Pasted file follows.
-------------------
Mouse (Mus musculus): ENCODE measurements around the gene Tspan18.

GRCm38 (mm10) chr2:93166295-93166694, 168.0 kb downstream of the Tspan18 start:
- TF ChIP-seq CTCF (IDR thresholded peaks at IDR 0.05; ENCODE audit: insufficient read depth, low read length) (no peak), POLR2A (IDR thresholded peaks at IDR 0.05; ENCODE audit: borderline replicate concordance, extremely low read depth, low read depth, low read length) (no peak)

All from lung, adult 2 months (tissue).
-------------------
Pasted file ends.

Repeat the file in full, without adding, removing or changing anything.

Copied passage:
Mouse (Mus musculus): ENCODE measurements around the gene Tspan18.

GRCm38 (mm10) chr2:93166295-93166694, 168.0 kb downstream of the Tspan18 start:
- TF ChIP-seq CTCF (IDR thresholded peaks at IDR 0.05; ENCODE audit: insufficient read depth, low read length) (no peak), POLR2A (IDR thresholded peaks at IDR 0.05; ENCODE audit: borderline replicate concordance, extremely low read depth, low read depth, low read length) (no peak)

All from lung, adult 2 months (tissue).